Published by Mantle
This is an intriguing collection of short stories, many of them set in the 1800s.
A doctor finds himself blanking out regularly. The seizure is heralded by the smell of chestnuts. When he comes to, he finds that, instead of passing out, he had carried on with what he had been doing but with no memory of the lapsed time. He begins to realize that he had been possessed by a better version of himself, who does everything with more panache. Seeing a photograph taken of the other, he sees that he was “ever so slightly handsomer, less stooped with a ‘twinkle’ in his eye and a smile befitting the confidence of a man who hides a secret from the world.” The seizures become increasingly frequent—but where will it end?
A mother in the smoke-filled London of the 1800s worries about her child, whose lungs are being destroyed by the pollution. The way Daniel Mason describes the air made me feel like I could smell it: “oily coal smoke, dull as aspic, which sifted through the antique glazing of the windows and left a scrim upon the sills”. The child is seen by several doctors, and finally one suggests that he be moved to the countryside. But the boy cannot brave the air on the London streets, so the mother tries to find a way to turn his room into a plant-filled space.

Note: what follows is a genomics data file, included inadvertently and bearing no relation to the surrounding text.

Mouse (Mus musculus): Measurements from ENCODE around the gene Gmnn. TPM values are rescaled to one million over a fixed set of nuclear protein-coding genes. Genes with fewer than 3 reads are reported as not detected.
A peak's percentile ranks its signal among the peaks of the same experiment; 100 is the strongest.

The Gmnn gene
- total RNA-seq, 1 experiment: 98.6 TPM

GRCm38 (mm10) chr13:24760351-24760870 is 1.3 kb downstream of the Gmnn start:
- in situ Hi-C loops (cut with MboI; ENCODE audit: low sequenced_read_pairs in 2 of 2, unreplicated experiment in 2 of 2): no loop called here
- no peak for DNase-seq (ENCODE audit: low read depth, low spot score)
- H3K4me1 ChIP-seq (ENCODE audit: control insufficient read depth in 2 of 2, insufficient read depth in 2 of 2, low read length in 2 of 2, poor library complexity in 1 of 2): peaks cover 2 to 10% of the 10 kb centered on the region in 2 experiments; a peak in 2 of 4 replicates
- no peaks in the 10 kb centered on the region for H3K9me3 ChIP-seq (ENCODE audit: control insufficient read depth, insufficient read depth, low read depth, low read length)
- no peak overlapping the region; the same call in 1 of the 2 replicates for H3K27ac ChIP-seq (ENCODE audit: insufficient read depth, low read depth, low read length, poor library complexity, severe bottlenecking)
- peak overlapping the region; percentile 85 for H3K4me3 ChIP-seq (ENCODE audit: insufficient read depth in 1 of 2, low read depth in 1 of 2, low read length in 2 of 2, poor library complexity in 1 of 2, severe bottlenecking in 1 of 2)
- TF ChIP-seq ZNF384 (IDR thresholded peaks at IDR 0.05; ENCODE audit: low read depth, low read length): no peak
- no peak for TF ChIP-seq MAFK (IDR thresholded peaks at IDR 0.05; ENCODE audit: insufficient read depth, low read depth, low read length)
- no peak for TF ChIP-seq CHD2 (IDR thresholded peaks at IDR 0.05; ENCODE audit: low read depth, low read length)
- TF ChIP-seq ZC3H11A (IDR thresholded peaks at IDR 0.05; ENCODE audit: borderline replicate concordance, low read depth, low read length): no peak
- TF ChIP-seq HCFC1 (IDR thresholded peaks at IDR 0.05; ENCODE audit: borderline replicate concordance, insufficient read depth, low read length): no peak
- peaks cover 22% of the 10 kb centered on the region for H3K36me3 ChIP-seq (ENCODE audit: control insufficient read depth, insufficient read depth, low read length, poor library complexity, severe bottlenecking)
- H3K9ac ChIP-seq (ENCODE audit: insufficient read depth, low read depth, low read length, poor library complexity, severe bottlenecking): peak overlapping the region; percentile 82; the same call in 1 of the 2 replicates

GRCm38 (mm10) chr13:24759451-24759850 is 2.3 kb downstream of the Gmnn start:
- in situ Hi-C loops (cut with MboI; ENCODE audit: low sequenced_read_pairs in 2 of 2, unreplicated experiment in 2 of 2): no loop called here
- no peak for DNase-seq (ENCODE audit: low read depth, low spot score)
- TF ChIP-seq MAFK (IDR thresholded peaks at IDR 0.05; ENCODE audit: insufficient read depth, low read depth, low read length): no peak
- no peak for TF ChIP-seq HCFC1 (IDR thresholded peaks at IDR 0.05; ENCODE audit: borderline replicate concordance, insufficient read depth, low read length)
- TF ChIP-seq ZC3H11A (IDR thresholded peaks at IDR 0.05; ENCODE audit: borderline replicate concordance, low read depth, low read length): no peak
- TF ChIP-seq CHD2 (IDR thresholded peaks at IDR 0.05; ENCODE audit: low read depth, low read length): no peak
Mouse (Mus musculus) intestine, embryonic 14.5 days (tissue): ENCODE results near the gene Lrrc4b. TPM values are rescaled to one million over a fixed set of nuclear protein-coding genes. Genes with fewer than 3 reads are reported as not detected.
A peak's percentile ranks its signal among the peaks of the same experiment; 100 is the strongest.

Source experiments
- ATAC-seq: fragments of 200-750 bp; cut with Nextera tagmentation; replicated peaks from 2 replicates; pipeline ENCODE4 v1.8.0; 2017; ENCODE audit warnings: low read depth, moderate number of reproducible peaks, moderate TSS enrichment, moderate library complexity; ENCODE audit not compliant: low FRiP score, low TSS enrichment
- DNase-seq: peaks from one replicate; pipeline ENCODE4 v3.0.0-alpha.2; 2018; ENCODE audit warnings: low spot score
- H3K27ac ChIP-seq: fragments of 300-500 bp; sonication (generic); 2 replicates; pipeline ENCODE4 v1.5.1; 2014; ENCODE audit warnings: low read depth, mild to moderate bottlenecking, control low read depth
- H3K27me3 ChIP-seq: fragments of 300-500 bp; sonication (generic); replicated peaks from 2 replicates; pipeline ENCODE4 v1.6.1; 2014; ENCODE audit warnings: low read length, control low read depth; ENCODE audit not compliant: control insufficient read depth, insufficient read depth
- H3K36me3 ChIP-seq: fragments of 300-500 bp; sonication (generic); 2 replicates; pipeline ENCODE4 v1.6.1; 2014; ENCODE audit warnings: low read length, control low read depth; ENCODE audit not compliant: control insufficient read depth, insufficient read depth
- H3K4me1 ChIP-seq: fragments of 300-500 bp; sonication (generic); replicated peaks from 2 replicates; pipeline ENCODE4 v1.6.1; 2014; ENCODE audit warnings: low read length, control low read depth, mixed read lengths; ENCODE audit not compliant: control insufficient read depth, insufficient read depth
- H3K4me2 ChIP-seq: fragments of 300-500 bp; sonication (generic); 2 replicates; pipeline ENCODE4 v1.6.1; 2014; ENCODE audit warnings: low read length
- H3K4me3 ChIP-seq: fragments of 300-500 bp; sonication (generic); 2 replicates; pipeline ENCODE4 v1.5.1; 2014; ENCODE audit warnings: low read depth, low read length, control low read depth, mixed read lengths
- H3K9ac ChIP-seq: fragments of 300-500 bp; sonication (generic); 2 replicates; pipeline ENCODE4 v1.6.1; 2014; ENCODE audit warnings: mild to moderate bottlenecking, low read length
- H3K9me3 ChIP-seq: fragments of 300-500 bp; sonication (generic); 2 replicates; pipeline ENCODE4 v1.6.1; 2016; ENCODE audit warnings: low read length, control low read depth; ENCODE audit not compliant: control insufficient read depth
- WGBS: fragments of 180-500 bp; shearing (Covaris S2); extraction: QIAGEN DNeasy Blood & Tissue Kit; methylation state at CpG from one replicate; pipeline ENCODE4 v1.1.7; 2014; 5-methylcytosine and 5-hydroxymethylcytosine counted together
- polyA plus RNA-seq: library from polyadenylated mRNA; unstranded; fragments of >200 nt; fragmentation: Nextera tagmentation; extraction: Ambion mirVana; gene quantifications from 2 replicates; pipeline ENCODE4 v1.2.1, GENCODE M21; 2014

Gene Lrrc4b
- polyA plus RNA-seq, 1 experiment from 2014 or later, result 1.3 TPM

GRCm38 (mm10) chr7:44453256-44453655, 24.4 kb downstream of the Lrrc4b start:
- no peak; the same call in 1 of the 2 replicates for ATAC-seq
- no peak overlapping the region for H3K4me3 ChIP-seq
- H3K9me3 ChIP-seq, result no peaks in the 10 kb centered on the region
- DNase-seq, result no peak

A balloonist sees something strange in the sky which looks like a tear in its fabric. Her husband arranges for her to present her findings to the Royal Society, where she is scorned. To prove to the society that she is not a fanciful woman, she goes up again with one of its members, and there it is again: the strange rip that reveals “the sable depths that lay behind the tear in the sky”. But what is it?
We also follow Alfred Russell Wallace, the British naturalist and co-creator of the theory of evolution, as he waits for a reply from Charles Darwin; and Jacob Burke, a pugilist, as he battles his biggest enemy.
Mason is a professor of psychiatry, and each story feels like a psychological portrait of the protagonist: you feel like you’re in their heads. And somehow, setting most of the stories in the 1800s works: Mason captures the feel of the time, and the evolution of science that impacts on some of the stories. I found the last piece, the title story, a bit too abstract and experimental, but really enjoyed the others.